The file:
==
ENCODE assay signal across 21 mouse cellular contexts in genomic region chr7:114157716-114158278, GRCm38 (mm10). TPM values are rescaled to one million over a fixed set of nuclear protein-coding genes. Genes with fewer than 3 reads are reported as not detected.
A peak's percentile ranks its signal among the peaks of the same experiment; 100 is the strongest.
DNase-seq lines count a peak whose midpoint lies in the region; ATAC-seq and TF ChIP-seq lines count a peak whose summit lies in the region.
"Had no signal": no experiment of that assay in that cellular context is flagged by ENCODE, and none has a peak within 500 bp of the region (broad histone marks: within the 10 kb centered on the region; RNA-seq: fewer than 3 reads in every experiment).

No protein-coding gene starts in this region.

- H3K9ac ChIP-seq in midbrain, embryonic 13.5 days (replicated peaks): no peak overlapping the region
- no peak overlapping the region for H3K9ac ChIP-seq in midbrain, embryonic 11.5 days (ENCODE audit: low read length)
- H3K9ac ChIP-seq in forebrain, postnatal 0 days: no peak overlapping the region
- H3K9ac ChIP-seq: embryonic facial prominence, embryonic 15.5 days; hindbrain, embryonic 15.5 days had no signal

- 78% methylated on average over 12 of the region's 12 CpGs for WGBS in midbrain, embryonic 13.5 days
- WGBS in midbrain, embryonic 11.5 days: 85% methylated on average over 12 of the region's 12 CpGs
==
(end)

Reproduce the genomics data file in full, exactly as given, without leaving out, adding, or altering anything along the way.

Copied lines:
ENCODE assay signal across 21 mouse cellular contexts in genomic region chr7:114157716-114158278, GRCm38 (mm10). TPM values are rescaled to one million over a fixed set of nuclear protein-coding genes. Genes with fewer than 3 reads are reported as not detected.
A peak's percentile ranks its signal among the peaks of the same experiment; 100 is the strongest.
DNase-seq lines count a peak whose midpoint lies in the region; ATAC-seq and TF ChIP-seq lines count a peak whose summit lies in the region.
"Had no signal": no experiment of that assay in that cellular context is flagged by ENCODE, and none has a peak within 500 bp of the region (broad histone marks: within the 10 kb centered on the region; RNA-seq: fewer than 3 reads in every experiment).

No protein-coding gene starts in this region.

- H3K9ac ChIP-seq in midbrain, embryonic 13.5 days (replicated peaks): no peak overlapping the region
- no peak overlapping the region for H3K9ac ChIP-seq in midbrain, embryonic 11.5 days (ENCODE audit: low read length)
- H3K9ac ChIP-seq in forebrain, postnatal 0 days: no peak overlapping the region
- H3K9ac ChIP-seq: embryonic facial prominence, embryonic 15.5 days; hindbrain, embryonic 15.5 days had no signal

- 78% methylated on average over 12 of the region's 12 CpGs for WGBS in midbrain, embryonic 13.5 days
- WGBS in midbrain, embryonic 11.5 days: 85% methylated on average over 12 of the region's 12 CpGs